Androgen administration had a significant impact on the biologic process, molecular function and cellular component gene ontologies, as well as on the KEGG pathways, in human ocular surface and meibomian gland epithelial cells.

As shown in Table 7, DHT significantly increased numerous ontologies in immortalized human meibomian gland epithelial cells, such as those associated with protein metabolism, signaling, tissue development, oxidoreductase and peptidase activities, intracellular organelles and peroxisomes. Treatment with DHT also stimulated 25 different ontologies (with ≥5 genes) concerned with lipid biosynthesis, homeostasis, transport and binding, as well as with cholesterol, fatty acid, phospholipid and steroid dynamics, as we recently reported [2]. In turn, DHT decreased ontologies linked to cell cycle, M phase, DNA metabolic processes, angiogenesis, innate immunity, RNA binding, and ribonucleoprotein complexes. These effects of DHT were paralleled by significant alterations in KEGG pathways. Androgen exposure upregulated pathways related to insulin, mTOR and peroxisome proliferator-activated receptor (PPAR) signaling, and downregulated those involved with the cell cycle, RNA transport and cancer (Table 8).

The influence of DHT on immortalized human conjunctival epithelial cells was quite different than that observed in human meibomian gland epithelial cells. As demonstrated in Table 9, DHT enhanced the expression of genes related to epithelium development, regeneration, wound healing, cell migration, Wnt receptor signaling, antioxidant activity and vacuoles, and reduced those associated with translation, RNA processing, mitotic cell cycle, immune response, JAK-STAT cascades, NADH dehydrogenase activity and ribosomes. In addition, androgen administration stimulated KEGG pathways linked to lysosomes, p53 signaling and endocytosis, and suppressed pathways involved with oxidative phosphorylation, the proteosome and RNA transport (Table 10).

Of interest, some ontologies were increased in both immortalized cell populations, regardless of treatment, such as cell death and apoptosis. In addition, there were ontologies that were decreased by androgens in both immortalized cells, including cellular component biogenesis, cellular location, innate immune response and nucleic acid metabolic processes. However, the majority of changes in gene ontologies and KEGG pathways appeared to be cell-specific.


The present study demonstrates that androgen treatment significantly influences the expression of thousands of genes in immortalized human meibomian gland and conjunctival epithelial cells. The nature of this DHT action is predominantly cell-specific: some androgen responses are shared by both cell types, the majority are unique, and others are completely opposite. Depending upon the cell type, DHT exerts a significant effect on many gene ontologies and KEGG pathways, including those related to lipid dynamics, innate immunity, cell cycle, JAK-stat cascades, oxidative phosphorylation, the proteasome, and mTOR, Wnt and PPAR signaling. Our findings support our hypothesis that androgens regulate gene expression in human meibomian gland and conjunctival epithelial cells.

Our finding that the nature of DHT action on ocular surface and adnexal cells is predominantly cell-specific is not surprising. It is well established that androgen effects are not necessarily the same in different tissues. For example, androgens increase immunoglobulin A (IgA) and secretory component (SC) expression in the lacrimal gland, appear to have no influence on IgA or SC levels in salivary, respiratory, intestinal, uterine or bladder tissues, and actually decrease IgA amounts in the mammary gland [22,23]. In addition, we have found that testosterone induces a 7.8- to 13-fold increase in epidermal growth factor and nerve growth factor mRNA levels in the submandibular gland [24] but has no effect on these factors in the lacrimal gland (unpublished). Conversely, testosterone stimulates the expression of submandibular androgen-repressed protein (SMARP) in the lacrimal gland, but suppresses SMARP levels in the submandibular gland [25]. As another example, androgens promote the angiogenic activity of prostate epithelial cells, but reduce such activity by prostate stromal cells [26]. In effect, the nature of androgen influence is generally cell- and tissue-specific.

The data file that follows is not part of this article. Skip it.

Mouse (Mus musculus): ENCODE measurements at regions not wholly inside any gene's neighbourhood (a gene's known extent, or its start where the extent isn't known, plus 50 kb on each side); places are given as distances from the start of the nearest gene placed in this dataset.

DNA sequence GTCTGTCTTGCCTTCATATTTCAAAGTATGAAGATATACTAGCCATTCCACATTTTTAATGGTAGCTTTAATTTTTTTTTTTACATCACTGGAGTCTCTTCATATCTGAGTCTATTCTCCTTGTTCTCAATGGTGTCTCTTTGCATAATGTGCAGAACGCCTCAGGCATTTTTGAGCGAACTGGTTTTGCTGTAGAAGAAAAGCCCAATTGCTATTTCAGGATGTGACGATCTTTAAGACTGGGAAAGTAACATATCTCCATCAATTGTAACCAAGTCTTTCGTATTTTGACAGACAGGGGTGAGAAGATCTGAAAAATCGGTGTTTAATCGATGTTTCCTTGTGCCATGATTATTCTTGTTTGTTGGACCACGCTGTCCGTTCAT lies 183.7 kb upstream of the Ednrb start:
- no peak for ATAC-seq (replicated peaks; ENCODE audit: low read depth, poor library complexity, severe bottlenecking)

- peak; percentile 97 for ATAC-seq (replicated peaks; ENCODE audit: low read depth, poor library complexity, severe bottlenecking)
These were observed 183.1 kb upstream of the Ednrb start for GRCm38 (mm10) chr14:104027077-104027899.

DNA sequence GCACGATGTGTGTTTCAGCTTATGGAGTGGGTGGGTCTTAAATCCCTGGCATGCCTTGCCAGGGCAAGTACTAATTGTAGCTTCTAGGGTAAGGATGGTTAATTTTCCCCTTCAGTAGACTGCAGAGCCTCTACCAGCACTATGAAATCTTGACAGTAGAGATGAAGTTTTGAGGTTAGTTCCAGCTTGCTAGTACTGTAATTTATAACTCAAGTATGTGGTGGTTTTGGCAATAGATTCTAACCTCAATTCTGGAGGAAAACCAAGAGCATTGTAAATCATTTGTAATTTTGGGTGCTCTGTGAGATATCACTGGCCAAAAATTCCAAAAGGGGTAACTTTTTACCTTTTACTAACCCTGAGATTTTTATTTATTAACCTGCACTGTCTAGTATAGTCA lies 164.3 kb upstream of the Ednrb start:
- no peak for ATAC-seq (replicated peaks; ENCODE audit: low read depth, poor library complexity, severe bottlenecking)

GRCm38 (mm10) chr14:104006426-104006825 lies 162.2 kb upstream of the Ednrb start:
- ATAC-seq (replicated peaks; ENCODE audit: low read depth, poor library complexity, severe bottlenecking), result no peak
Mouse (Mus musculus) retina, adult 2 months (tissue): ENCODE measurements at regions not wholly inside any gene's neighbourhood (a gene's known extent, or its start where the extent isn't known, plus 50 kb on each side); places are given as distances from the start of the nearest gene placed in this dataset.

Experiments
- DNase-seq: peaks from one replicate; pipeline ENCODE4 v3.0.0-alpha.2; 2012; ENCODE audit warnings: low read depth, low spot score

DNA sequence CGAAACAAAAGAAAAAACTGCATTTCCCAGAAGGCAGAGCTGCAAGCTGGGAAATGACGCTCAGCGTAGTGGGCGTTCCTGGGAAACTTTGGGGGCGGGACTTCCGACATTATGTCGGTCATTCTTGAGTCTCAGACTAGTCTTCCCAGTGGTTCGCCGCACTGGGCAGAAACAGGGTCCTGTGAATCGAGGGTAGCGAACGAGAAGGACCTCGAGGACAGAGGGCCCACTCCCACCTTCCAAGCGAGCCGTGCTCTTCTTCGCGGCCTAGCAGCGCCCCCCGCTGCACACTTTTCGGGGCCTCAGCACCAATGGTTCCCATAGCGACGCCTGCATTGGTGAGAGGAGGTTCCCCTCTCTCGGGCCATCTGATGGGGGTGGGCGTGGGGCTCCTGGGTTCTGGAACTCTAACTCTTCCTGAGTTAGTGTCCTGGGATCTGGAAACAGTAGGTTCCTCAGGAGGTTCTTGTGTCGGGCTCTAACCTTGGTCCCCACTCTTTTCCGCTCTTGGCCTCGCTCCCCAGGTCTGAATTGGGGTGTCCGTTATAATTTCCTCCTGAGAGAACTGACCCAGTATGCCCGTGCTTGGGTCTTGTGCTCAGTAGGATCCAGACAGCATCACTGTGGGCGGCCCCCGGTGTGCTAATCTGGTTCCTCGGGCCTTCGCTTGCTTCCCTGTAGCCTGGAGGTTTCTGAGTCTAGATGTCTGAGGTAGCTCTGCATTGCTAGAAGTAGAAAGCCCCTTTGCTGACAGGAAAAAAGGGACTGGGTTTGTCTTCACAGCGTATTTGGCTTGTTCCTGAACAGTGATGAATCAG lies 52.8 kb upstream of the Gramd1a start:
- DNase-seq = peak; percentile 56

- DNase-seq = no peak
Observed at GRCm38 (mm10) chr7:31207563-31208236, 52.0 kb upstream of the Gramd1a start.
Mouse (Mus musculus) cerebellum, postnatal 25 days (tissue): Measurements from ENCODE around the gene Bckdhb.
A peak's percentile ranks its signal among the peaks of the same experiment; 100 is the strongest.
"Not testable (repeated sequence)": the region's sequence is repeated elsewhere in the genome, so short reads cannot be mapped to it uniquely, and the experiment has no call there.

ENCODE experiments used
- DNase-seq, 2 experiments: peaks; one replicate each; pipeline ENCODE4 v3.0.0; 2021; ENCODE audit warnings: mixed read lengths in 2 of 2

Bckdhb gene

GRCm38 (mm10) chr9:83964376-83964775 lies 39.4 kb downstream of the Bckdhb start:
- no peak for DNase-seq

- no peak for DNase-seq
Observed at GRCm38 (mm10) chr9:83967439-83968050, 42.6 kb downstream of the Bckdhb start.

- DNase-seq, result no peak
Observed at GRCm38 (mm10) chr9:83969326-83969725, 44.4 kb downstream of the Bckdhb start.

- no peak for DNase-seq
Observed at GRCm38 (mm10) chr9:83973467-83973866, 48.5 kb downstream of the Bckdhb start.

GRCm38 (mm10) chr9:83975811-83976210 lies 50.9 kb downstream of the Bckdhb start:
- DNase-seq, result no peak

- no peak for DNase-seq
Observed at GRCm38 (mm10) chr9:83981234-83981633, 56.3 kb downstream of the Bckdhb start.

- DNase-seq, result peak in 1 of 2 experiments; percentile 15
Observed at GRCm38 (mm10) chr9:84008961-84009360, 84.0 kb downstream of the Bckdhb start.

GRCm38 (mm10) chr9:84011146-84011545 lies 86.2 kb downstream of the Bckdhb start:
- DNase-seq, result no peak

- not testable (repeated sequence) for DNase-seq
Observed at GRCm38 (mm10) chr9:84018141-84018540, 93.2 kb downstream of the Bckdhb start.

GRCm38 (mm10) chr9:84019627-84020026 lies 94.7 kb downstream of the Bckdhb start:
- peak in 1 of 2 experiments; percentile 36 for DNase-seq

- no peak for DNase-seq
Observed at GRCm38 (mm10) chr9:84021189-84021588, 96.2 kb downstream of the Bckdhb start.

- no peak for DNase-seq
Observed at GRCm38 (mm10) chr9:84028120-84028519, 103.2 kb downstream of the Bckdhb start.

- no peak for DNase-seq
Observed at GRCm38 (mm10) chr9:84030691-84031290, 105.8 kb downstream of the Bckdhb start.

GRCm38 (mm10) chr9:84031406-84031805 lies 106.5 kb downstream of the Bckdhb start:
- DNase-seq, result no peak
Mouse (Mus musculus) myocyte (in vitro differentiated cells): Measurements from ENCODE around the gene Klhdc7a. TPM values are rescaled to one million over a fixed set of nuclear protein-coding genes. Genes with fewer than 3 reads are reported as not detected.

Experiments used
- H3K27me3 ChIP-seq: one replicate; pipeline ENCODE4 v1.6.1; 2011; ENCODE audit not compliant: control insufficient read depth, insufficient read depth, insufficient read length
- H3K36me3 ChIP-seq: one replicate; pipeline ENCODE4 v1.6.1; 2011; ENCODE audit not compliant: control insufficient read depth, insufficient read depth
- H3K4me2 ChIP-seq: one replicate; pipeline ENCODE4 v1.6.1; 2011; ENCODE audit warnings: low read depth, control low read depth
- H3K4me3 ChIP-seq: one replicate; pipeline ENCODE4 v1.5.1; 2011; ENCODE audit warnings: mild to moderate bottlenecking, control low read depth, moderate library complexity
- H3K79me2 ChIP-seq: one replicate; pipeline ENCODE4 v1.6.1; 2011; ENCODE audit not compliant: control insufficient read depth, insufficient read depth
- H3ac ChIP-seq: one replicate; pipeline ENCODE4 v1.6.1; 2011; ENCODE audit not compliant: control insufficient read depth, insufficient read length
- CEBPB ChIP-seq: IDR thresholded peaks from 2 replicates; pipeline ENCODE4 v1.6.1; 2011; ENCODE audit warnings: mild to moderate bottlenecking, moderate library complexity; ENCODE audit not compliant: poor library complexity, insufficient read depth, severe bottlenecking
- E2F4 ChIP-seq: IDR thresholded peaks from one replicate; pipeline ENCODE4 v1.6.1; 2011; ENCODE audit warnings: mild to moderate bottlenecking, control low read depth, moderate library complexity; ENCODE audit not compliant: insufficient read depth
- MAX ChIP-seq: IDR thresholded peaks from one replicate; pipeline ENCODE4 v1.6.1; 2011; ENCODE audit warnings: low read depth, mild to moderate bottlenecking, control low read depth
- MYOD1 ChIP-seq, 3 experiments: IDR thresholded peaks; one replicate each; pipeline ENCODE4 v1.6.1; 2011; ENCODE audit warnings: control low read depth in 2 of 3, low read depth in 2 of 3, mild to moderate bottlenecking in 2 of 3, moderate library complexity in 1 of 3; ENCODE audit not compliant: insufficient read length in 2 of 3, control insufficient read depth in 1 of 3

Androgen exposure caused a striking impact on gene expression in immortalized human meibomian gland epithelial cells. Most notable were the effects of DHT on lipid- and keratin-related genes. Androgen treatment induced a significant increase in the activity of numerous genes associated with lipogenesis and cholesterogenesis [2]. This hormone response is analogous to the androgen influence on meibomian glands in vivo [27-30], wherein testosterone stimulates many genes linked to lipid metabolic pathways. Androgen administration also led to a 40 fold decrease in the mRNA level of small proline-rich protein 2A (SPPR2A). This gene, which is significantly upregulated in human meibomian gland dysfunction (MGD) [31], encodes a protein that promotes keratinization [32]; keratinization, in turn, is believed to be a primary cause of MGD and the consequent tear film hyperosmolarity and evaporative dry eye [3]. The SPPR2A gene is also significantly downregulated by androgens in meibomian glands of male and female mice [27,28]. These combined DHT effects, increasing lipogenesis and suppressing keratinization, may begin to explain how topical androgens enhance the synthesis and secretion of meibomian gland lipids, prolong the tear film breakup time and alleviate evaporative dry eye disease [32,33]. In addition, these DHT effects may account for why androgen insufficiency (e.g., during anti-androgen treatment, complete androgen insensitivity syndrome and/or aging) is associated with keratinization of the meibomian gland ductal epithelium (i.e., orifice metaplasia), altered meibum lipid profiles, and a reduced quality of meibomian gland secretions [34-38].